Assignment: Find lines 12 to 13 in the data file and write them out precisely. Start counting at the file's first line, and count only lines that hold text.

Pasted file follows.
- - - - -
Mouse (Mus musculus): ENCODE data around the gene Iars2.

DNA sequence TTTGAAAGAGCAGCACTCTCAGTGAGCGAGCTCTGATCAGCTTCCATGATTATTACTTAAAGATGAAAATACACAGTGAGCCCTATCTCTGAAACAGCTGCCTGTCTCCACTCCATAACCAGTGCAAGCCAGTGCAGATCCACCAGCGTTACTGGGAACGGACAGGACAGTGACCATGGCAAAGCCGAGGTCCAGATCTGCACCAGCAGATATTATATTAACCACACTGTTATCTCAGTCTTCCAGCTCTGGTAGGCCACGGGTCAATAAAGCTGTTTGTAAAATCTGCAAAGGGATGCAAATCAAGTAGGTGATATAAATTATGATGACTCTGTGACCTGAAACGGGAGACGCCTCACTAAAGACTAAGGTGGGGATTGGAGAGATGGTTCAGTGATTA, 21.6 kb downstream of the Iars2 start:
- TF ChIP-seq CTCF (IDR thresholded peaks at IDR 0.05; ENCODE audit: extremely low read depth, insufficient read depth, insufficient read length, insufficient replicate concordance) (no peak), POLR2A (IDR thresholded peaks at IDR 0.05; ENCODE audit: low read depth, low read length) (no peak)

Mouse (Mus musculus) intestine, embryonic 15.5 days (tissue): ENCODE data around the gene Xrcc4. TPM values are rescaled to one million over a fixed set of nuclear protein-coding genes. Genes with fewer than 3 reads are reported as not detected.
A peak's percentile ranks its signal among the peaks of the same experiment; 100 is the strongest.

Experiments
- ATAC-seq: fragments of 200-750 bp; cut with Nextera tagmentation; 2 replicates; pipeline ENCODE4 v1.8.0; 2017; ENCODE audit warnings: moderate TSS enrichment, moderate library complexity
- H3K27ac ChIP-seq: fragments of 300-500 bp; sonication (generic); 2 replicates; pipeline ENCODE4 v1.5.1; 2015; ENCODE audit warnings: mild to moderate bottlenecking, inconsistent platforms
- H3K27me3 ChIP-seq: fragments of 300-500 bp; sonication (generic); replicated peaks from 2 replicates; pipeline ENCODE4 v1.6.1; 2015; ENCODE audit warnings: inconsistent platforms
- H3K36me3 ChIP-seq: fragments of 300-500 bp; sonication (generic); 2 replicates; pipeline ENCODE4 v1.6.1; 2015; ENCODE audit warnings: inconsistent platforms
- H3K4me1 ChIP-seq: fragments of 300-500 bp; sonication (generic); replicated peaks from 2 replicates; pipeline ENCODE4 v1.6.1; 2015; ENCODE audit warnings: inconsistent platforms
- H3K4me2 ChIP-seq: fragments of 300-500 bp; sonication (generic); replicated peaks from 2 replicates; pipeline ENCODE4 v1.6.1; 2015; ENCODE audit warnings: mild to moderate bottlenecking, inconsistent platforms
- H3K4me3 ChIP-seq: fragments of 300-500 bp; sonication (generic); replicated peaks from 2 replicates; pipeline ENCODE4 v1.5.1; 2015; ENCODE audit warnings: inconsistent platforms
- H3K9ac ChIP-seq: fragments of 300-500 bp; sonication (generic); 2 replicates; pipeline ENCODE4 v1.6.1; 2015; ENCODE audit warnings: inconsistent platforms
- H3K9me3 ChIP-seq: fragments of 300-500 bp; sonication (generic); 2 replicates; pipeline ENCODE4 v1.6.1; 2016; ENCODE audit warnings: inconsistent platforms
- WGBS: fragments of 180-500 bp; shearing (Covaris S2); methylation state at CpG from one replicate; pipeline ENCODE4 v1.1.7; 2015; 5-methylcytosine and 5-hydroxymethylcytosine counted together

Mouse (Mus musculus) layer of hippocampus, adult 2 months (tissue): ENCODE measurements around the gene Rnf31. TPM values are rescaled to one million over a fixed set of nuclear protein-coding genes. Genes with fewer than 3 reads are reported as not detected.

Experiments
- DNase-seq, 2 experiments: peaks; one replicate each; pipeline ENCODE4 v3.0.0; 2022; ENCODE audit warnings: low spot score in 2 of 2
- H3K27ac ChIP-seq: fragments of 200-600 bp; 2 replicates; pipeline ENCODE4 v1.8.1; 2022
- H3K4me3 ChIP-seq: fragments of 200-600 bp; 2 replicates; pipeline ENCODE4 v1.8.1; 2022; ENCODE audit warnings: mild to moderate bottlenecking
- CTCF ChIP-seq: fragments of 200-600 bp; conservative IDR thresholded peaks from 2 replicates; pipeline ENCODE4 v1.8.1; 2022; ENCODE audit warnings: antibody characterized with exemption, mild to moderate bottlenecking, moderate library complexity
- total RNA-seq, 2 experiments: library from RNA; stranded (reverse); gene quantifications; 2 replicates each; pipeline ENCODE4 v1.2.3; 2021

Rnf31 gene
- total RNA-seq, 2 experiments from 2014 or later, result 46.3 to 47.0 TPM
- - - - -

- H3K4me2 ChIP-seq: fragments of 300-500 bp; sonication (generic); replicated peaks from 2 replicates; pipeline ENCODE4 v1.6.1; 2015; ENCODE audit warnings: mild to moderate bottlenecking, inconsistent platforms
- H3K4me3 ChIP-seq: fragments of 300-500 bp; sonication (generic); replicated peaks from 2 replicates; pipeline ENCODE4 v1.5.1; 2015; ENCODE audit warnings: inconsistent platforms